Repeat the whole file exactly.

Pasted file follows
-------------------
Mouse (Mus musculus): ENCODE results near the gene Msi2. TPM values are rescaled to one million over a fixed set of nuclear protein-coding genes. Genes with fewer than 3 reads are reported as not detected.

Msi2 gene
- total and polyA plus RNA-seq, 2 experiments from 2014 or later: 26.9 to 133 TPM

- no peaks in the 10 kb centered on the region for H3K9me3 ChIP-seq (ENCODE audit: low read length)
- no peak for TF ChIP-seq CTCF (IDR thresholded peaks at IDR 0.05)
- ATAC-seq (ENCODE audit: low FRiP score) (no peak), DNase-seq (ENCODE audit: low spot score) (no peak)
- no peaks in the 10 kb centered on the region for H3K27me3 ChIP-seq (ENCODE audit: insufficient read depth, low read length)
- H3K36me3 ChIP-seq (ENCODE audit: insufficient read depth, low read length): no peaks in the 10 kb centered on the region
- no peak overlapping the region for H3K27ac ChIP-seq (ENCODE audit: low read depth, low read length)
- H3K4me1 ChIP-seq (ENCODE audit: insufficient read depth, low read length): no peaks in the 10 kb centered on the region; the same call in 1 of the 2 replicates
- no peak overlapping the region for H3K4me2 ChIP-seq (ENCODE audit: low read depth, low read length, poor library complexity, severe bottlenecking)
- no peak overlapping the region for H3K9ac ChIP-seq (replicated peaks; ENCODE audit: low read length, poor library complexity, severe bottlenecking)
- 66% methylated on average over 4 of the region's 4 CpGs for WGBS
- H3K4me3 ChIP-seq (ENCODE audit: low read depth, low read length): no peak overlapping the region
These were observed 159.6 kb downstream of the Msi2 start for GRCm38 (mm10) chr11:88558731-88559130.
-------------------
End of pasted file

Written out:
Mouse (Mus musculus): ENCODE results near the gene Msi2. TPM values are rescaled to one million over a fixed set of nuclear protein-coding genes. Genes with fewer than 3 reads are reported as not detected.

Msi2 gene
- total and polyA plus RNA-seq, 2 experiments from 2014 or later: 26.9 to 133 TPM

- no peaks in the 10 kb centered on the region for H3K9me3 ChIP-seq (ENCODE audit: low read length)
- no peak for TF ChIP-seq CTCF (IDR thresholded peaks at IDR 0.05)
- ATAC-seq (ENCODE audit: low FRiP score) (no peak), DNase-seq (ENCODE audit: low spot score) (no peak)
- no peaks in the 10 kb centered on the region for H3K27me3 ChIP-seq (ENCODE audit: insufficient read depth, low read length)
- H3K36me3 ChIP-seq (ENCODE audit: insufficient read depth, low read length): no peaks in the 10 kb centered on the region
- no peak overlapping the region for H3K27ac ChIP-seq (ENCODE audit: low read depth, low read length)
- H3K4me1 ChIP-seq (ENCODE audit: insufficient read depth, low read length): no peaks in the 10 kb centered on the region; the same call in 1 of the 2 replicates
- no peak overlapping the region for H3K4me2 ChIP-seq (ENCODE audit: low read depth, low read length, poor library complexity, severe bottlenecking)
- no peak overlapping the region for H3K9ac ChIP-seq (replicated peaks; ENCODE audit: low read length, poor library complexity, severe bottlenecking)
- 66% methylated on average over 4 of the region's 4 CpGs for WGBS
- H3K4me3 ChIP-seq (ENCODE audit: low read depth, low read length): no peak overlapping the region
These were observed 159.6 kb downstream of the Msi2 start for GRCm38 (mm10) chr11:88558731-88559130.